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Can a Sea Snail Venom Save America from Prescription Drug Abuse?

Conus Magus - Ziconotide Prialt

As of 2014, pain relievers are the 2nd most commonly abused drugs in the United States with 4.3 million Americans using them for nonmedical reasons.[1] The number of those using pain relievers for nonmedical reasons has remained relatively unchanged from 2002 to 2014, however the number of deaths from prescription drugs, namely opioids, is up 3-fold since 2001.[2] At a time where opioids appear to be causing more problems than they solve, the medical profession is in desperate need of something new.

Ziconotide MoleculeEnter ziconotide. This unique medication is created from a toxin naturally made by the Cone snail (a ω-conotoxin peptide).[3] The molecule is a calcium channel blocker that works by infused into the cerebrospinal fluid to inhibit the release of glutamate, CGRP and substance P in the brain and spinal cord to provide pain relief [4],[5]; the best part is – it is not an opioid. This alone should assuage large portion of the fears many encountered when considering ways to treat severe chronic pain that has failed to respond to other treatments. What’s even more impressive is there has never been a single death reported in the world as a result of using this drug – which is much more than anyone can say about opioid pain medication or even Tylenol!

It can be trialed safely as an outpatient with bolus injections of 3mcg or 6mcg into the intrathecal space.

 

While it work for my pain?

Ziconotide has been shown to be effective in even the worst pain cases where everything else has failed. Patients who are intolerant to opioids or whose pain is still severe despite extremely high doses of opioids – ziconotide has been effective.

 

There will always be a need for opioids on some level. However, the use of opioids long-term in the treatment of nonmalignant pain is questionable at best and extremely controversial. In cases where all reasonable procedural interventions have been exhausted, consideration of continuing pharmacologic solutions is only logical – aka the end-of-the-road. Before the advent of ziconotide, the options were opioids given orally or opioids given intrathecally. Putting pen to pad and writing for an opioid seems to carry less inherent risk than managing a pump, requires less maintenance and demands considerably less expertise – as such, many simply naturally choose oral. The fact is, oral opioids carry just as much risk, if not more, when one considers the effect a single pill can have on the country as a whole in perpetuating the epidemic of prescription drug abuse nationally, i.e. drug diversion, addiction, etc.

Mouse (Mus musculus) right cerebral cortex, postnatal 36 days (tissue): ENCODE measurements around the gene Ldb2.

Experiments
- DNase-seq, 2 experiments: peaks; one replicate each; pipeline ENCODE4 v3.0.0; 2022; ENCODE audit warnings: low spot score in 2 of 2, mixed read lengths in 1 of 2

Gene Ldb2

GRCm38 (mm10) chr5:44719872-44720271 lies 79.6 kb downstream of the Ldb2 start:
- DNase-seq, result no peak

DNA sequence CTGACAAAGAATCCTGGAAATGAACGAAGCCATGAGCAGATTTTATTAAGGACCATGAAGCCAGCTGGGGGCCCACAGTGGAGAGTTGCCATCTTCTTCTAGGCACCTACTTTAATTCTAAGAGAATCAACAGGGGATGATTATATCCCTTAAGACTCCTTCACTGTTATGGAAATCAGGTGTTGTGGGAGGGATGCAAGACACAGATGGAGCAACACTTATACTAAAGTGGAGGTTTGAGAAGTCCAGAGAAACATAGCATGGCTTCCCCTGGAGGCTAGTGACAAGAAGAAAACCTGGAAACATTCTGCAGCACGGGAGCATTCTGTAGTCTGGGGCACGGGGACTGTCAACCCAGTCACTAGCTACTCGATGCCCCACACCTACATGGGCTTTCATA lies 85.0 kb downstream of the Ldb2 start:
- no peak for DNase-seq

Ziconotide presents an additional barrier before relegating a patient to a life of opioids of some form. At face value, it seems to carry less risk and is in keeping with the philosophy many pain doctors ascribe to: procedure not prescription. Perhaps ziconotide can shed some positive light on treating severe chronic pain without creating addiction.

If you are interested in learning more about this amazing medication and to see if you are a candidate for treatment with it, call our office today and schedule an initial consult with one of our pain management specialists.

 

REFERENCES

[1] Hedden SL, et al. Behavioral Health Trends in the United States: Results from the 2014 National Survey on Drug Use and Health. NSDUH Report. Rockville, MD: Substance Abuse and Mental Health Services Administration, Center for Behavioral Health Statistics and Quality.

[2] National Institute on Drug Abuse (NIH). Overdose Death Rates. 2015. http://www.drugabuse.gov/related-topics/trends-statistics/overdose-death-rates (accessed 23 Nov 2015)

[3] Skov MJ, Beck JC, de Kater AW, Shopp GM (2007). “Nonclinical safety of ziconotide: an intrathecal analgesic of a new pharmaceutical class”. Int. J. Toxicol. 26 (5): 411–21.

[4] Milijanich GP. Ziconotide: neuronal calcium channel blocker for treating severe chronic pain.” Curr Med Chem 2004;11:3029-40.

[5] McGivern JG. Ziconotide: a review of its pharmacology and use in the treatment of pain. Neuropsychiatr Dis Treat 2007;3:69-85.

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